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[Report#:DOE/EIA-0484(2000)]

Preface

Highlights

bullet1.gif (843 bytes)World Energy Consumption

bullet1.gif (843 bytes)The World Oil Market

bullet1.gif (843 bytes)Natural Gas

bullet1.gif (843 bytes)Coal

bullet1.gif (843 bytes)Nuclear Power

bullet1.gif (843 bytes)Hydroelectricity and Other Renewable Resources

bullet1.gif (843 bytes)Electricity

bullet1.gif (843 bytes)Transportation Energy Use

bullet1.gif (843 bytes)Environmental Issues and World Energy Use

bullet1.gif (843 bytes)Appendixes

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HIGHLIGHTS     

 

World energy consumption is projected to increase by 60 percent from 1997 to 2020. Recent price developments in world oil markets and economic recovery in Southeast Asia have altered projections relative to last year’s report.

In the reference case projections for the International Energy Outlook 2000 (IEO2000), world energy consumption increases by 60 percent over a 23-year forecast period, from 1997 to 2020. Energy use worldwide increases from 380 quadrillion British thermal units (Btu) in 1997 to 608 quadrillion Btu in 2020 (Figure 2 and Table 1). Many developments in 1999 are reflected in this year’s outlook. Shifting short-term world oil markets, the beginnings of strong recovery for the economies of southeast Asia, and a faster than expected economic recovery in the former Soviet Union (FSU) have all influenced the mid-term forecast for the world’s energy markets.

Figure 2.  World Energy Consumption, 1970-2020 [Source]

Table 1.  Energy Consumption and Carbon Emissions by Region, 1990-2020

World oil prices recovered substantially in 1999 from their record lows of 1998, mostly because members of the Organization of Petroleum Exporting Countries (OPEC) and non-OPEC producers—notably, Mexico and Norway—were able to sustain the oil production cuts set by the cartel in March 1999, and because oil demand began to recover among the Southeast Asian nations that had been stuck in economic recession since mid-1997. Many Asian countries had strong economic growth and a corresponding rise in energy demand in 1999 that seemed to mark the ending of the recession. In South Korea, for example, energy consumption in 1999 exceeded pre-recession levels.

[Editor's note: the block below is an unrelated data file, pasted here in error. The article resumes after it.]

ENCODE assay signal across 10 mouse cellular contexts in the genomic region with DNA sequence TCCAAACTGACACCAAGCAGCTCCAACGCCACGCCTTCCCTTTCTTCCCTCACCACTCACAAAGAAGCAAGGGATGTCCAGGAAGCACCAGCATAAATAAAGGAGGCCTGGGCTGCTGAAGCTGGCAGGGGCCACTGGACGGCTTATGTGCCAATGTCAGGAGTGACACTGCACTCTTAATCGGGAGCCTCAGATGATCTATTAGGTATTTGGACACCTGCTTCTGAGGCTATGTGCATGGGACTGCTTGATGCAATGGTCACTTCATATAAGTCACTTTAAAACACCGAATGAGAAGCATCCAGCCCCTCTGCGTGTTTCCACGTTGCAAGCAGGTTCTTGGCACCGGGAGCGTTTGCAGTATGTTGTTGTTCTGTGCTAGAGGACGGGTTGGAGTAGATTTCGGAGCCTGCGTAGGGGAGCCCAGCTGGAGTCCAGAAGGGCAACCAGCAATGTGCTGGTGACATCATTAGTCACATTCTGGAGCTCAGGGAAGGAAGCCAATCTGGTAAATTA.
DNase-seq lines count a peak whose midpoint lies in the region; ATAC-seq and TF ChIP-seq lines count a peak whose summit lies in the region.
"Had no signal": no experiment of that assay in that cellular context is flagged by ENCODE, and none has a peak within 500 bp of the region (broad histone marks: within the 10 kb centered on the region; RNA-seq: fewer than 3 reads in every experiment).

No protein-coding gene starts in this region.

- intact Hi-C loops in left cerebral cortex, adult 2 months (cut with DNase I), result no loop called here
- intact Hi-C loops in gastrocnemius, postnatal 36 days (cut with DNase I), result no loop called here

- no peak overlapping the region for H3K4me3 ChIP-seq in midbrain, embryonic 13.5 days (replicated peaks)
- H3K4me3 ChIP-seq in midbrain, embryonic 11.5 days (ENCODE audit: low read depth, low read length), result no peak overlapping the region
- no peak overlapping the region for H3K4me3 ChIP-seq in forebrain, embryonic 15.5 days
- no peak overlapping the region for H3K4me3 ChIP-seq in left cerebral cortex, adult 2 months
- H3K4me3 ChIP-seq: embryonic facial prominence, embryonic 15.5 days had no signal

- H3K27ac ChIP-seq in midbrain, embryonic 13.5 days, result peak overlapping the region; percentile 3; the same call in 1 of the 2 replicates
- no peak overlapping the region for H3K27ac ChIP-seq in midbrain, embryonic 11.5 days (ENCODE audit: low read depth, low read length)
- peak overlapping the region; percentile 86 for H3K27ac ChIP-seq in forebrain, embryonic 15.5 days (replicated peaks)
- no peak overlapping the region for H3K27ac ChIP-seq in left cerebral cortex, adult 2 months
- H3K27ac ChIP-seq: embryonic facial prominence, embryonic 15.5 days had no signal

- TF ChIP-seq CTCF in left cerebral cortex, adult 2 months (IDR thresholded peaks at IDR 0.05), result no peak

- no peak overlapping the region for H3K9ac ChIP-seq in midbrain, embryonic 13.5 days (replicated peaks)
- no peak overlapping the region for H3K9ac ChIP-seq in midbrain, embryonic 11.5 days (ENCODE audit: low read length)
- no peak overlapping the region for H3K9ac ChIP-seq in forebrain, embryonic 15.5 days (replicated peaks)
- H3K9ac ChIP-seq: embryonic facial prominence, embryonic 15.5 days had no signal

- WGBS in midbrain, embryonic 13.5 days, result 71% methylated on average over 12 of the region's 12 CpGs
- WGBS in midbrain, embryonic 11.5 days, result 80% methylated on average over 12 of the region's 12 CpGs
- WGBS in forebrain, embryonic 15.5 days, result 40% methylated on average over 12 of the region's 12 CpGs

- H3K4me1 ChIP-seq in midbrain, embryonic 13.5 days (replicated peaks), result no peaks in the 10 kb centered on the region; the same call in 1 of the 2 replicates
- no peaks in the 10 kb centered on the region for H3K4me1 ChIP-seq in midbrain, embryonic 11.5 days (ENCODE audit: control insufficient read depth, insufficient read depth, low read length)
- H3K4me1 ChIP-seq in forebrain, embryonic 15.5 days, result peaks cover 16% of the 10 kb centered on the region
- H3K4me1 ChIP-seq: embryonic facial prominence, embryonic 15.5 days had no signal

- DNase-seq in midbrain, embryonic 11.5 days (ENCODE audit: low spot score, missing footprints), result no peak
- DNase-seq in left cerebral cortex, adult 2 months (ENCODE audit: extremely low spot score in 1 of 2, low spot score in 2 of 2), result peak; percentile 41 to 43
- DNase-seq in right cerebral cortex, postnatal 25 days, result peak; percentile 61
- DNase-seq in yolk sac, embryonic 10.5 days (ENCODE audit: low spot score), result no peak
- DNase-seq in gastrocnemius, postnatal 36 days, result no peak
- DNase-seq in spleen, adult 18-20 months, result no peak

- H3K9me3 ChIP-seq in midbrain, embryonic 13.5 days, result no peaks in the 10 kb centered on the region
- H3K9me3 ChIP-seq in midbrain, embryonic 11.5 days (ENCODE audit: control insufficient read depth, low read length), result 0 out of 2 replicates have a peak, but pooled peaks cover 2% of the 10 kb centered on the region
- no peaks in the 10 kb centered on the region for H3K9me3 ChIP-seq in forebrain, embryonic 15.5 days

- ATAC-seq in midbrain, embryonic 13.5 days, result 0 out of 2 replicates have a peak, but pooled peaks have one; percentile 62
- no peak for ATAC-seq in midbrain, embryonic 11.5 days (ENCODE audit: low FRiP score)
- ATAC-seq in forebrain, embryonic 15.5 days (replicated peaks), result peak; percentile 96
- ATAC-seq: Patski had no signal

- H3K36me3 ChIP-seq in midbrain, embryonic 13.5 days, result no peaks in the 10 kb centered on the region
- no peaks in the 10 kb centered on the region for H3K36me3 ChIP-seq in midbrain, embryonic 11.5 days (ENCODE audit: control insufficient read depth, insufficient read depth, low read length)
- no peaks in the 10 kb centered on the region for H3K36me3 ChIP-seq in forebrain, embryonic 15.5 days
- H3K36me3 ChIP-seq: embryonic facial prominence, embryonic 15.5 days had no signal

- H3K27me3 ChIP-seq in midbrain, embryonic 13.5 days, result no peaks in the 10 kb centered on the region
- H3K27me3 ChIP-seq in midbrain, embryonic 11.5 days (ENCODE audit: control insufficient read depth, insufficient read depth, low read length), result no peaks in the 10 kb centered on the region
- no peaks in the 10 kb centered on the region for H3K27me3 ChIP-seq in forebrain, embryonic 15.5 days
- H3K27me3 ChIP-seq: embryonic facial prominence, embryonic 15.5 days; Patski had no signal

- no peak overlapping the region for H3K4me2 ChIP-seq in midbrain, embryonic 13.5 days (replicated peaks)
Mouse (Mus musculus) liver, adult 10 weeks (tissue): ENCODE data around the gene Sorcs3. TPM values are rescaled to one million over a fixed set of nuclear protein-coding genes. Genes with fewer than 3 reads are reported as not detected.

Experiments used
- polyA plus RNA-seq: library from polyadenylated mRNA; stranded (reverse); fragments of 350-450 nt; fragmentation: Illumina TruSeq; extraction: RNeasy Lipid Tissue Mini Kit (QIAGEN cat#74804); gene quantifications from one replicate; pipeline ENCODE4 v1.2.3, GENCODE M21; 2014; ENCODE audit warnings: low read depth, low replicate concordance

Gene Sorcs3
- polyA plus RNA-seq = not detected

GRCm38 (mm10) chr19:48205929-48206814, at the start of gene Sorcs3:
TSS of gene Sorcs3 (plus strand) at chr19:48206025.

High oil prices also helped the Russian economy post positive economic growth in 1999. In fact, Russia’s gross domestic product (GDP) grew more in 1999 than it had since the late 1980s. There are, however, many current events in Russia that add considerable uncertainty to the projections for the FSU, including the upcoming presidential elections following the resignation of Russian President Boris Yeltsin, the banking scandal uncovered in 1999 at the Bank of New York and the resulting delay of International Monetary Fund credits, and the ongoing Russian war in Chechnya. Nevertheless, stronger economic performance in Russia and Ukraine—the region’s largest economies—has led to a 12-percent upward revision in the IEO2000 projection for FSU energy demand in 2020, as compared with last year’s Outlook. The projections for the transitional economies of Eastern Europe— where economic recovery has been sustained for the most part since 1993—remain largely unchanged from those in last year’s report.

In the IEO2000 reference case, much of the growth in worldwide energy use is projected for the developing world (Figure 3). In particular, energy demand in developing Asia and Central and South America is projected to more than double between 1997 and 2020. Both regions are expected to sustain energy demand growth of more than 3 percent annually throughout the forecast, accounting for more than one-half of the total projected increment in world energy consumption and 83 percent of the increment for the developing world alone.

Figure 3.  World Energy Consumption by Region, 1970-2020 [Source]

In the industrialized countries, one of the primary sources of uncertainty in the forecast is the potential impact of the Kyoto Climate Change Protocol, which would require reductions or limits to the growth of carbon emissions within the Annex I countries2 between 2008 and 2012, resulting in a combined 4 percent reduction in emissions relative to the 1990 levels. As of January 2000, 83 countries and the European Commission had signed the treaty; however, none of the Annex I countries had ratified it by the time the IEO2000 was prepared for publication. Should the Kyoto Protocol enter into force, it could have profound effects on the use of energy in the industrialized world.

The industrialized countries are expected to account for about 30 percent of the increment in worldwide energy use over the 1997-2010 time period in the reference case. Achieving the Protocol’s targets solely by reducing fossil fuel use in the industrialized world might mean a reduction of between 30 and 60 quadrillion Btu—equivalent to between 15 and 30 million barrels of oil per day—depending on the mix of fossil fuels used to achieve such a reduction. On the other hand, it is more likely that fuel-switching opportunities will be used and that a more modest reduction in total fossil fuel use will be required. Emissions trading and other strategies— such as conservation measures, reforestation, and joint implementation programs, among others allowed under the Protocol—could further lower the need for fossil fuel reductions, although the specific mechanisms for such offsets have not yet been established.